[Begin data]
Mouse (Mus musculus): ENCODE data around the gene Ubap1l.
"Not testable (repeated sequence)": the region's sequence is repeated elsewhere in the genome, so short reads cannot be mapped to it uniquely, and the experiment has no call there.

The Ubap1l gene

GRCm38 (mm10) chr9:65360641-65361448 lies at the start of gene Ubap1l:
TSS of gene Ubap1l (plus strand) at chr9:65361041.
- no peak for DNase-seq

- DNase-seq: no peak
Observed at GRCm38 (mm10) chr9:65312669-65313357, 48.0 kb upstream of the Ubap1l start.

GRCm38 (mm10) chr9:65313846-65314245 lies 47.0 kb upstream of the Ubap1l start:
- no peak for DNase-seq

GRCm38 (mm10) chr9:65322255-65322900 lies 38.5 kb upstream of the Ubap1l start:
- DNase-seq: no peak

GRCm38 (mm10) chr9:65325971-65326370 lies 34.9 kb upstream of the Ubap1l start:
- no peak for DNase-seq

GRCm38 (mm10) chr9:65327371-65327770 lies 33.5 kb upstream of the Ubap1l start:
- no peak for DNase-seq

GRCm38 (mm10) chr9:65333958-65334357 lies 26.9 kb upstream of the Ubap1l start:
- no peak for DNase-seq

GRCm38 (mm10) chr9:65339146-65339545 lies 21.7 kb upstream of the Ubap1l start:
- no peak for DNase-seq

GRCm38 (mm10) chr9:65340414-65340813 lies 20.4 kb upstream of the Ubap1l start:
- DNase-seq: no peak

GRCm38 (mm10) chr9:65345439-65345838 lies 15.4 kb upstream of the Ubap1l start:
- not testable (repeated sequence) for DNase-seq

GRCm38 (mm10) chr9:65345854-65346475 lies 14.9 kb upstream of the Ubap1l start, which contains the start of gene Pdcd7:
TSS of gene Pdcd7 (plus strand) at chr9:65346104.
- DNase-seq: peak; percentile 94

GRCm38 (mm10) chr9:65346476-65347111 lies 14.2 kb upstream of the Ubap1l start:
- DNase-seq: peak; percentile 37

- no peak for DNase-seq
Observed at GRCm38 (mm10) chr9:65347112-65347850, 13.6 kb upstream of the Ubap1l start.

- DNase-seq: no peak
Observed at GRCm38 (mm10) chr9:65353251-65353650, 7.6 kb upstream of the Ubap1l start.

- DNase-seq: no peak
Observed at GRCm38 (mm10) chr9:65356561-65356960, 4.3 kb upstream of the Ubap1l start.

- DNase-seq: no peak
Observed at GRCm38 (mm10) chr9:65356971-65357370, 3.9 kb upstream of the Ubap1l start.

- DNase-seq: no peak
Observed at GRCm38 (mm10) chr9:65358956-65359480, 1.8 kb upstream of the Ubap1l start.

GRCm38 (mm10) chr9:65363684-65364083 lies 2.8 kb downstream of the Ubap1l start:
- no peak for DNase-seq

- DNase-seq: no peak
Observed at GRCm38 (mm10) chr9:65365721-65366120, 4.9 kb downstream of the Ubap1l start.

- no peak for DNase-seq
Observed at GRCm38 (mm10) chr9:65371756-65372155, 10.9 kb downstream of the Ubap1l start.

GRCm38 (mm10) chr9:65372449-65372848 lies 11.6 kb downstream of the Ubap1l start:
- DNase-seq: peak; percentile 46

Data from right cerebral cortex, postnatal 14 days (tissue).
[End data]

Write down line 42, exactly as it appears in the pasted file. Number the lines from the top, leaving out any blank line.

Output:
- DNase-seq: no peak